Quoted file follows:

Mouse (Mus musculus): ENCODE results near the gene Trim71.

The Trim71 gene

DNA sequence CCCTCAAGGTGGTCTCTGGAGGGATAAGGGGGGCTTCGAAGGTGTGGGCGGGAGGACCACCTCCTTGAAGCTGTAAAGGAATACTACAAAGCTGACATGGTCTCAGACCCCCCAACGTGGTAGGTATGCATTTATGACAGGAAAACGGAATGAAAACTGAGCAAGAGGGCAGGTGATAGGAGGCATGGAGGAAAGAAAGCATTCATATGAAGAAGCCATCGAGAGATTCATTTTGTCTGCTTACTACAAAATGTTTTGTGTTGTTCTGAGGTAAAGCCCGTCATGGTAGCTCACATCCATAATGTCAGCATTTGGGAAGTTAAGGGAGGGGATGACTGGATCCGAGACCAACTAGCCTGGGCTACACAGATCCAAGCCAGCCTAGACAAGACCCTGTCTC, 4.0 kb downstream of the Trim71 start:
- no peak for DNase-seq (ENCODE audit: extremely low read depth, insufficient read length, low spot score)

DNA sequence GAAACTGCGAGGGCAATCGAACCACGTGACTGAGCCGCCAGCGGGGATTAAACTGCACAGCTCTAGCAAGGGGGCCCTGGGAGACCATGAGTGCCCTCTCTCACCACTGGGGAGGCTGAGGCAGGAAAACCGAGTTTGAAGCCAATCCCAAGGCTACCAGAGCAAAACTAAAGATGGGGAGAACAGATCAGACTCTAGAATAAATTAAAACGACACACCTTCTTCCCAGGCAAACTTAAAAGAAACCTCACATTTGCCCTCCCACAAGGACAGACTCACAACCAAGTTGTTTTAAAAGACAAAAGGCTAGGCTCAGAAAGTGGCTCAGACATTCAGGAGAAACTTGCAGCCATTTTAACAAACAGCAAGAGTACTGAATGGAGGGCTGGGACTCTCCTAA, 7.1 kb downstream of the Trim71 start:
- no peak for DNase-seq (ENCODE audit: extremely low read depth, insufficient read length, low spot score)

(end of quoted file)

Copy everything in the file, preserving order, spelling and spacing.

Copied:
Mouse (Mus musculus): ENCODE results near the gene Trim71.

The Trim71 gene

DNA sequence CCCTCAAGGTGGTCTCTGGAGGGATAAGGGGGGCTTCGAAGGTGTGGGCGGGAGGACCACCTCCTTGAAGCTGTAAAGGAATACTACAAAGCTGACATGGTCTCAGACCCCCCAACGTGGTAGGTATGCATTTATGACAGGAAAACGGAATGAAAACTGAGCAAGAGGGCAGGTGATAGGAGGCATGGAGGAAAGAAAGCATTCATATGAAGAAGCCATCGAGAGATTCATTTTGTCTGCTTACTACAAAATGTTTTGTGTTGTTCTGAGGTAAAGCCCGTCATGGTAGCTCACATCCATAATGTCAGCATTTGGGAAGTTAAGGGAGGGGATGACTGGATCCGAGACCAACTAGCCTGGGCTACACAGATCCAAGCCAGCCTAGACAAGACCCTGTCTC, 4.0 kb downstream of the Trim71 start:
- no peak for DNase-seq (ENCODE audit: extremely low read depth, insufficient read length, low spot score)

DNA sequence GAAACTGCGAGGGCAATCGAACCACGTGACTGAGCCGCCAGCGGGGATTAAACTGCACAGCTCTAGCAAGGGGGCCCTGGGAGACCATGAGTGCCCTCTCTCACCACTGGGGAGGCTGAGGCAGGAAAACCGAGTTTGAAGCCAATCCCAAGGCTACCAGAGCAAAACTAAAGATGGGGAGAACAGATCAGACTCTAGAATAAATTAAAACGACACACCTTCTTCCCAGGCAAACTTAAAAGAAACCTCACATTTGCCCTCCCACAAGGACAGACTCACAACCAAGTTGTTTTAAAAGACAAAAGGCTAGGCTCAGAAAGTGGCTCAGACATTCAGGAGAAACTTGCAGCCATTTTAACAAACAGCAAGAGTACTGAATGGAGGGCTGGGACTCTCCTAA, 7.1 kb downstream of the Trim71 start:
- no peak for DNase-seq (ENCODE audit: extremely low read depth, insufficient read length, low spot score)